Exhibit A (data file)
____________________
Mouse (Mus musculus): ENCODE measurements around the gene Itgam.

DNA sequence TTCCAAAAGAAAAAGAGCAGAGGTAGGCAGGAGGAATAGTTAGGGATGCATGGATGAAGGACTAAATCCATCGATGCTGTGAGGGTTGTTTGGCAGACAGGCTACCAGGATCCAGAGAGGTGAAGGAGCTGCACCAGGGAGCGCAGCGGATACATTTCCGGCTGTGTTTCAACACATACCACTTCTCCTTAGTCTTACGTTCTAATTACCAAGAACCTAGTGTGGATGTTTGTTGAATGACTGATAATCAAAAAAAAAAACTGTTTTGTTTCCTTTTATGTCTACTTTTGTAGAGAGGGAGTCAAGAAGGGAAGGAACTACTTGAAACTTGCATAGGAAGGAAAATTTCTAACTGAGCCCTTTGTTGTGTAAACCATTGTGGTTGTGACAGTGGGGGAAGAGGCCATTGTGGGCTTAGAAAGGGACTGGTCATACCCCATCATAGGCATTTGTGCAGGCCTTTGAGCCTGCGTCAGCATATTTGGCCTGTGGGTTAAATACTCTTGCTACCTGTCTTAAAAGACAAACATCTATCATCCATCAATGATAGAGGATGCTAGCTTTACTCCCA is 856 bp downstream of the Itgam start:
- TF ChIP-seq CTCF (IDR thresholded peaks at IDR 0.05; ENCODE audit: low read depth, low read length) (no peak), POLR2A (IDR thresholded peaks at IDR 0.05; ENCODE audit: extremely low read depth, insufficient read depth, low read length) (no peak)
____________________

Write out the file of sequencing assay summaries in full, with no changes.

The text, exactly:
Mouse (Mus musculus): ENCODE measurements around the gene Itgam.

DNA sequence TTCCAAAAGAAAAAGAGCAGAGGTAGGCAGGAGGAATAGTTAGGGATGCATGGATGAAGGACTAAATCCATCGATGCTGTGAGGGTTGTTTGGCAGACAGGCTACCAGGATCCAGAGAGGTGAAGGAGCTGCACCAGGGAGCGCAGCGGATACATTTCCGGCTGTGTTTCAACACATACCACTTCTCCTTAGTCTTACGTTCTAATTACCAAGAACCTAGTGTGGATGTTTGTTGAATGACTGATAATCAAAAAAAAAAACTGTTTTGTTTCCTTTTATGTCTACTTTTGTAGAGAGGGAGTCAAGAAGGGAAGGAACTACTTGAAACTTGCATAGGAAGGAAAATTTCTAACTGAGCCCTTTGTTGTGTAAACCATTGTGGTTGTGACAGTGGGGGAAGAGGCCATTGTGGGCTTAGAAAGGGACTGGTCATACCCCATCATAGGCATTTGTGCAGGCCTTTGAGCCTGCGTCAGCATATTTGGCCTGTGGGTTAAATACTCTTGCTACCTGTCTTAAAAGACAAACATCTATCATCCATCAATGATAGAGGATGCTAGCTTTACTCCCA is 856 bp downstream of the Itgam start:
- TF ChIP-seq CTCF (IDR thresholded peaks at IDR 0.05; ENCODE audit: low read depth, low read length) (no peak), POLR2A (IDR thresholded peaks at IDR 0.05; ENCODE audit: extremely low read depth, insufficient read depth, low read length) (no peak)